As a clinical assistant in the paediatrics ward at Nyangao hospital, Tanzania, Godfrey Kambanga has his work cut out for him. Understaffing, lack of training and resources has kept neonatal mortality rates amongst the highest in the country. His own patient roster can reach nearly 70 sick children and babies a day.
VSO volunteers and Dr Siobhan Neville and Dr Peter O’Reilly are paediatricians tasked with supporting the development and training of the Neonatal Intensive Care unit in Nyangao and other hospitals in the region. Working with them has given Godfrey a new set of skills and energy when treating his patients.
The UK’s foreign aid budget has been thrown into question over the last few months following unfounded criticisms from tabloid newspapers.
Volunteering overseas is one of the most rewarding things you can do. It will change the way you see the world. Here are just a few ways it can leave its mark…
Irish paediatrician Dr Siobhán Neville is volunteering in Lindi, one of the most deprived parts of Tanzania. Based across several local hospitals and health centres, she and partner Peter O’Reilly are supporting initiatives to improve newborn care and challenge the tragically high rate of newborn death in the region.
Children with disabilities in Northern Ghana are often neglected. The community isn’t sure how to best support them, meaning many are ignored, left out of school and mistreated.
Education is a direct route out of poverty. But for children with disabilities, access to a classroom is often denied. In Africa, it is estimated that less than one in ten children with disabilities attends primary school.
Mary Loureth Carnable is a disability specialist volunteering with VSO in Ghana as part of VSO’s ‘Tackling Education Needs Inclusively’ (TENI) project. The project aims at ensuring vulnerable children such as girls and children with disabilities have access to an education. Last year the TENI project reached over 17,000 children in Northern Ghana, including 1,200 children with disabilities.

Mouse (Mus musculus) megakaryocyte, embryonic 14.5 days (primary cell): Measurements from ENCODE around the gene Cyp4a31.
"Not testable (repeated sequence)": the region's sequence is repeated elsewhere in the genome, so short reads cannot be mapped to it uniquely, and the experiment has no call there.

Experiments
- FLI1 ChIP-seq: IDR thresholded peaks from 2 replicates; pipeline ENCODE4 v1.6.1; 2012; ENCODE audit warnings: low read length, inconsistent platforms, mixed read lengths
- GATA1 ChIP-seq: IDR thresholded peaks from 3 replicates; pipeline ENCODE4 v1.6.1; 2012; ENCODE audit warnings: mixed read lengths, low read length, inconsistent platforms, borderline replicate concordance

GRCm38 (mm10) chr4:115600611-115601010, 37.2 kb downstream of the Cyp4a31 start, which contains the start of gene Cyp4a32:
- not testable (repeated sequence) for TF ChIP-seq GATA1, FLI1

In Lindi, Tanzania, exam results are among the lowest in the country and many students drop out of school early. English teacher, Rebecca Ngovano, has been working alongside VSO volunteer Paul Jennings to try and change this.
VSO Supporter, Chris Merry, signed up to cycle Ride London in support of VSO in 2014. It would be the biggest cycle challenge of his life. Not only did Chris have to contend with the 100 mile course, the weather turned against him. It rained all day. But this didn’t put Chris off the event, in fact, he did it again in 2015.
Chris shares his experiences.
Rahel Beyan is one of the nurses in Tigray, Ethiopia helping to improve conditions for mothers and newborns at Suhul Hospital. With the support and training of VSO volunteer Miriam Etter, she’s now working in the new Neonatal Intensive Care Unit, helping to save young lives every day.